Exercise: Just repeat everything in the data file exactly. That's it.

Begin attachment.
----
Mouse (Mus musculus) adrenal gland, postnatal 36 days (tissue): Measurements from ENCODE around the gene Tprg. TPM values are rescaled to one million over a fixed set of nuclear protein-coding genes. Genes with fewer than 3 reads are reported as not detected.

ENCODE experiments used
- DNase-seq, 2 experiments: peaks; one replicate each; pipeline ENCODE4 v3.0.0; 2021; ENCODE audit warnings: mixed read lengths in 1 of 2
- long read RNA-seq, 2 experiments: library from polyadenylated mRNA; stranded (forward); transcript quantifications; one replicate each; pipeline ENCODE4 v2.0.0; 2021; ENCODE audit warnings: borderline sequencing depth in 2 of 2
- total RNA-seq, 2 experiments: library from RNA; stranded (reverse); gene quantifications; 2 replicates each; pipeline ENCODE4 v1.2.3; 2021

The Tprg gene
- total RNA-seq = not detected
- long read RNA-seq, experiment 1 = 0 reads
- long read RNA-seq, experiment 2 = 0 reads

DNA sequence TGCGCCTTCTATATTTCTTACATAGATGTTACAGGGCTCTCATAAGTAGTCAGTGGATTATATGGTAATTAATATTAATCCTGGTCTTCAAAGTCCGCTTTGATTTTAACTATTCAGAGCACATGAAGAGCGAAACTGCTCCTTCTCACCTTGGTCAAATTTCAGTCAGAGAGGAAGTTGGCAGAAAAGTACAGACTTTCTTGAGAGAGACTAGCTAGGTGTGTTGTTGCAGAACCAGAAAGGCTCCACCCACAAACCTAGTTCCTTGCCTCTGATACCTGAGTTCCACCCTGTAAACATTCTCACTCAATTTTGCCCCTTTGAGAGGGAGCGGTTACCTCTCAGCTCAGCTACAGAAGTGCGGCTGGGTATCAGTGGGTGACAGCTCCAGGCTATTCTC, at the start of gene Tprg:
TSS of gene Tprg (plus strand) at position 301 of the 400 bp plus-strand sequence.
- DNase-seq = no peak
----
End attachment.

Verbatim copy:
Mouse (Mus musculus) adrenal gland, postnatal 36 days (tissue): Measurements from ENCODE around the gene Tprg. TPM values are rescaled to one million over a fixed set of nuclear protein-coding genes. Genes with fewer than 3 reads are reported as not detected.

ENCODE experiments used
- DNase-seq, 2 experiments: peaks; one replicate each; pipeline ENCODE4 v3.0.0; 2021; ENCODE audit warnings: mixed read lengths in 1 of 2
- long read RNA-seq, 2 experiments: library from polyadenylated mRNA; stranded (forward); transcript quantifications; one replicate each; pipeline ENCODE4 v2.0.0; 2021; ENCODE audit warnings: borderline sequencing depth in 2 of 2
- total RNA-seq, 2 experiments: library from RNA; stranded (reverse); gene quantifications; 2 replicates each; pipeline ENCODE4 v1.2.3; 2021

The Tprg gene
- total RNA-seq = not detected
- long read RNA-seq, experiment 1 = 0 reads
- long read RNA-seq, experiment 2 = 0 reads

DNA sequence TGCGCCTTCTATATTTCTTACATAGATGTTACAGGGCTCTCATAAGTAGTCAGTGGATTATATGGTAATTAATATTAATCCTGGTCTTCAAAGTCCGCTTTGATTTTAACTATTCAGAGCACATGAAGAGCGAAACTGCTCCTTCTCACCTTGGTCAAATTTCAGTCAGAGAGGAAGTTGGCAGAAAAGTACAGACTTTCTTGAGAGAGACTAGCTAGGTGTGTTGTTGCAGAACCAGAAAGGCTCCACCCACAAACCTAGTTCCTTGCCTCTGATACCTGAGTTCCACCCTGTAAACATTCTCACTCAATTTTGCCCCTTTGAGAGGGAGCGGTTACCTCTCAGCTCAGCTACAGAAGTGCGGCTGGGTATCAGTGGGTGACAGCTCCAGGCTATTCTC, at the start of gene Tprg:
TSS of gene Tprg (plus strand) at position 301 of the 400 bp plus-strand sequence.
- DNase-seq = no peak